Hydro or hydro-electric power uses moving water to generate electricity. To produce power, you need to divert water from a stream or river through a turbine, which turns the energy into electricity by means of a generator. Although many thousands of mills or mill sites still exist, most operate on large, slow-moving bodies of water, whereas it is easier to generate electricity where there is a fast flow of water that can be chanelled to hit a turbine at high pressure.
A micro hydro plant is one that produces below 100kW. A small turbine on a hillside stream with a flow of 15 litres per second and a head of 15m will generate about 1kW, enough to meet the basic needs of a house (according to the Energy Saving Trust).
What do you need to generate hydro electricity?
Small-scale hydro turbines use the kinetic energy of fast flowing rivers or potential energy built up in the head of water created by a small weir or reservoir. You need good, consistent rainfall, a good flow of water and preferably a head of more than 2m.
The best site is a steep hillside with fast flowing water. You need good, consistent rainfall, a good flow of water and a head of more than 2m to generate hydro electricity.
The head is the height difference between where the water would enter the hydro power system and where it would leave it, measured in metres. Typically this could be the height of a weir or the vertical drop of water over a water wheel. It is very important to get as much head as possible, because more head means more power for not much more cost. The head needed for a viable system varies according to the flow, but minimum requirement is about 1m.
This the amount of water that can be passed through the turbine, measured in cubic metres per second.
A Pelton turbine is the most popular option for a micro hydro system where a head of above 15m is available. It is comparatively cheap and easy to install in a powerhouse – where the generator, transformer and controls are housed. In a stand-alone system, the power is used to charge batteries so that it is always available. In addition, you need a pipe to take water from the intake in the water course or weir to the turbine, and an outflow through which the water flows back to the water course. You also need to lay underground or overground cables to carry the electricity to point of use.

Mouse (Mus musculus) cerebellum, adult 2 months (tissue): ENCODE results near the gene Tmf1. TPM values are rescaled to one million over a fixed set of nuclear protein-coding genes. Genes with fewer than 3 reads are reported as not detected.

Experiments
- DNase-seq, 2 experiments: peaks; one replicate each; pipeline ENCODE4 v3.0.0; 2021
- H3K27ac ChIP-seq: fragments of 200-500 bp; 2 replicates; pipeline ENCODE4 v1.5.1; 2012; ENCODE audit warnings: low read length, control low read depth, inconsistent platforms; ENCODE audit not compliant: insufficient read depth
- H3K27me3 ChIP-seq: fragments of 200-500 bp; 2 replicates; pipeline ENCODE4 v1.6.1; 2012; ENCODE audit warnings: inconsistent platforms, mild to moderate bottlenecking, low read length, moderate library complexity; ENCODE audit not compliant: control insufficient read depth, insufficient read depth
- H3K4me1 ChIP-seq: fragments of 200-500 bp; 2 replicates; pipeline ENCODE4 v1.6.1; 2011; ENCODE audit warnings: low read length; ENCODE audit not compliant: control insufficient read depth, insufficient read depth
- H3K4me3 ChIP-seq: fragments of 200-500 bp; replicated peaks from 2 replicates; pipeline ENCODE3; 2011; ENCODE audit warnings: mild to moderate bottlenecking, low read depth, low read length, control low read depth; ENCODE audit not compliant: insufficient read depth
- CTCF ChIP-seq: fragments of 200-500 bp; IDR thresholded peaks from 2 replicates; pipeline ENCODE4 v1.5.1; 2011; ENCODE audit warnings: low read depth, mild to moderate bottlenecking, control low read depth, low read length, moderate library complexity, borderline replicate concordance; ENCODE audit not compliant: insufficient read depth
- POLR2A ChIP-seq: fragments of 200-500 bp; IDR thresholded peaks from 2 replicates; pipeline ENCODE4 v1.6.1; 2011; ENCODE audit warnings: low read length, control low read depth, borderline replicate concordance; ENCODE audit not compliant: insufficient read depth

Individual costs are very site-specific, but as a general guide, the Centre for Alternative Technology says you may be able to build your own small scale system for under £10,000, based on a 1kW off-grid battery charging system priced at around £6,000. In some cases this may actually be cheaper than paying to connect up to the National Grid. Professional installation of a Pelton turbine to produce 5kW on a 25m head site is around £25,000, less if you do the work yourself. Anything larger and the costs go up to tens of thousands.
If you generate more power than you can use on site, you can arrange to export it via one of the UK’s 14 Distribution Network Operators (DNOs). Power is fed through an inverter back into the grid and a two-way meter installed by the DNO measures the flow. Hydro installations are now eligible for Feed-in-Tariffs, provided they’ve been installed by a suitable qualified professional under the Microgeneration Certification Scheme.
You first need to get permission for any project from The Environment Agency (listed in your local Yellow Pages), which is responsible for all watercourses in the UK. You also need to apply to the Environment Agency for an abstraction licence. You may also need planning permission for the powerhouse and pipework from your local planning department. Unless you own all the land involved, you may need to approach other landowners for permission.
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